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Need money? Take a loan against property

February 15, 2010 11:19 IST

In the past one year, banks have actively beefed up their loan against property portfolio. Post October 2008 credit crunch, bankers looked for products that were secured and Loan against property (Lap) was an obvious choice.

Lap was essentially a domain of foreign and private banks. They offered the product to fund their self-employed customers' business-related needs. Lately, all banks are offering this product including the public sector banks.

This has come as a boon for borrowers who need large sum of money to fund their emergency financial needs. Bankers said that mostly salaried customers take Lap when they need money for marriage or foreign education of kids, when they are buying a new property and are renovating their house. Self-employed seek this loan to fund their business needs and to pay off debt.

In Lap, customers can avail up to 50 per cent loan of the existing property value. The interest rate in Lap is around 200-300 basis point higher than bank home loan. This is a floating rate loan. "Lenders see more risk in this product and so price it higher," said a banker. The current rate can range between 12-14 per cent.

The minimum loan that banks disburse in this product is around Rs 2 lakh - HDFC Bank is an example. Foreign banks,& have higher limits, some look for minimum loan size of Rs 20 lakh.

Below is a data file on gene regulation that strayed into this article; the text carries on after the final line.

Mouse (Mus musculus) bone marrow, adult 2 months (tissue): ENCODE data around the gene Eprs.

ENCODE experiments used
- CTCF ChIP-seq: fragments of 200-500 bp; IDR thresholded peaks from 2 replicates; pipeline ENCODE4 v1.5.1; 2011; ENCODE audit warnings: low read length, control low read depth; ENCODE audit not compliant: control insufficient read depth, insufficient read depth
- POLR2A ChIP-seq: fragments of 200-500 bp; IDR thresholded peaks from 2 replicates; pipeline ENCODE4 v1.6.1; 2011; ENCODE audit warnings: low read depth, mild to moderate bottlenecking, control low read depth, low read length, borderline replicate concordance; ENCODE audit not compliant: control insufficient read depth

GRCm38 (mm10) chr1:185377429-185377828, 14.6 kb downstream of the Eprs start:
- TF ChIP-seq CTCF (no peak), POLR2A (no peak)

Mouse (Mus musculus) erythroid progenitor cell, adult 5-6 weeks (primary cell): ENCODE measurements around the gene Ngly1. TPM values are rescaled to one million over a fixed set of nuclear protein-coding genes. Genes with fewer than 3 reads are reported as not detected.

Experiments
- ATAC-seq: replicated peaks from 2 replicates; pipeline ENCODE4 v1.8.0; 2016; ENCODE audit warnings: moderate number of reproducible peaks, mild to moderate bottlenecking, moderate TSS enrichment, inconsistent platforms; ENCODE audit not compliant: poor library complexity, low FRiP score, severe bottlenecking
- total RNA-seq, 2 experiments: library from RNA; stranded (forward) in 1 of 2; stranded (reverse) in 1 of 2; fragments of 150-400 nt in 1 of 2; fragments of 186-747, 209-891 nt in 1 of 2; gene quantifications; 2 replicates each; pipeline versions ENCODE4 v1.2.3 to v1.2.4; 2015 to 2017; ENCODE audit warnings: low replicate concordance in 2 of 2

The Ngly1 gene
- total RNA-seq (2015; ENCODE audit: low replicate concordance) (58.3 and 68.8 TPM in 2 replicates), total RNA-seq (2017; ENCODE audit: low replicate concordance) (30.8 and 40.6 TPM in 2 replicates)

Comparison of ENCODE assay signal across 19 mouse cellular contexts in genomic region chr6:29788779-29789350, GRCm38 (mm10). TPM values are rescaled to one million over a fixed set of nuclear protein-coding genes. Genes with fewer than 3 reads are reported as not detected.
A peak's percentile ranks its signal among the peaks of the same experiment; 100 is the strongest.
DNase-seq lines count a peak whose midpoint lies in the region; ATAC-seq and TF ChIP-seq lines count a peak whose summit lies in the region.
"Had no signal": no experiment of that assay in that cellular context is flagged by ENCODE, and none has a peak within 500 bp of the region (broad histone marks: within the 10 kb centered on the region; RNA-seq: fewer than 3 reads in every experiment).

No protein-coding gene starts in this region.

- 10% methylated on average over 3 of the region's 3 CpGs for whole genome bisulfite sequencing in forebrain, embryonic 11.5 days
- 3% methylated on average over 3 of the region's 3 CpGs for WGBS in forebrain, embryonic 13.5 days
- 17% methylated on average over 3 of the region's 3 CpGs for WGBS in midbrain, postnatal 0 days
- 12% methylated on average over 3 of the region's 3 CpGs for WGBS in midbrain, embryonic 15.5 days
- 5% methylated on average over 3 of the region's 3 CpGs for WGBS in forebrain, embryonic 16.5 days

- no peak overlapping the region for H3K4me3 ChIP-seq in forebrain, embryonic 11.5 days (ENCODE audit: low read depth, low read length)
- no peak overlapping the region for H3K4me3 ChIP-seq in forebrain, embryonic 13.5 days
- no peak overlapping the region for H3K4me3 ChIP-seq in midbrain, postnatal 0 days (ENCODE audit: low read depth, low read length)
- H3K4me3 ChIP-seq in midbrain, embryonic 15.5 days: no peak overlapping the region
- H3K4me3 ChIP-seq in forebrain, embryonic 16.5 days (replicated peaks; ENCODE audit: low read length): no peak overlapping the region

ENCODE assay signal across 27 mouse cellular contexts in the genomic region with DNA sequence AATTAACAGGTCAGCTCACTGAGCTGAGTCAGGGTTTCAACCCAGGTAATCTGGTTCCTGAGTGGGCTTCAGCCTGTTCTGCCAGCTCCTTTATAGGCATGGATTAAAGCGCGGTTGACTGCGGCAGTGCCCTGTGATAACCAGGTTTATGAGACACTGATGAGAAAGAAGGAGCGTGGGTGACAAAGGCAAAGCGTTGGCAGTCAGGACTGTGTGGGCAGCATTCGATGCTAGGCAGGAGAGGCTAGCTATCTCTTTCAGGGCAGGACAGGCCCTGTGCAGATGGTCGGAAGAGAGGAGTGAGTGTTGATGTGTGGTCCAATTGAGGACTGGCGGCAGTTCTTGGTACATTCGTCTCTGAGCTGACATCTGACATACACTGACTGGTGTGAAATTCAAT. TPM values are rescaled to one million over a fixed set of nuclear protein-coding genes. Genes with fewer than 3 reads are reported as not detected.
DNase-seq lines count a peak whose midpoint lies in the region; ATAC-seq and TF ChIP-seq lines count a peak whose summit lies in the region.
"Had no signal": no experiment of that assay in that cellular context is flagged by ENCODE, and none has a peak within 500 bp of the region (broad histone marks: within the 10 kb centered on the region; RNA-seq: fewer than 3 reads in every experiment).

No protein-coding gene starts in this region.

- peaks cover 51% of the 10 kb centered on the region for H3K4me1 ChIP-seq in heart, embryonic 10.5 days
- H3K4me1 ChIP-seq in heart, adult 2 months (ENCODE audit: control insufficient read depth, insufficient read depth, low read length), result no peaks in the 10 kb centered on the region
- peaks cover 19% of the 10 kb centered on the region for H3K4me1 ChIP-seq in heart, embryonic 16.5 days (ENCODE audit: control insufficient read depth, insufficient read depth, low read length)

"The amount of loan disbursed depends on the end use. For instance, if the property is Rs 2 crore, obviously we will not sanction a loan of Rs 1 crore for renovation of the house," said head of retail assets with a foreign bank. Before taking the loan, the borrower needs to sign a declaration stating the end-use of fund.

If the property is currently not under any mortgage, the process to avail a Lap is simpler as compared to a mortgaged one. In the former, the process is similar to taking a housing loan.

The customer needs to give evidence for being able to pay the instalments. For this, the borrower needs to submit a salary proof and income tax certificates. The bank, then, comes down to evaluate the property. A no-objection certificate, is also required, from the society.

In case of a mortgaged property, the person can go for a top-up loan with the bank he has an ongoing loan with. In this case, the bank will fund the difference between the outstanding and the original loan taken.

For example: A person has taken a Rs 30 lakh loan for the property that was worth Rs 40 lakh at the time of purchase. He has an outstanding is Rs 20 lakh. The same bank will give him a top-up loan equal to the difference between the outstanding and the original loan, even if the property cost has risen. Here, it would be Rs 10 lakh.

However, if fund requirement is higher the borrower can approach another bank and opt for a product called 'balance transfer plus top-up'. This is part of Lap. The other bank will take fresh look at the property value, take over the loan and lend up to 50 per cent of the existing value.

In the above example, if the house price is now Rs 70 lakh, the bank will take over the Rs 20 lakh outstanding. The customer can avail funds up to Rs 15 lakh (50 per cent of the property value, which is Rs 35 lakh, minus the existing loan of Rs 20 lakh).

Tinesh Bhasin in Mumbai
Source:
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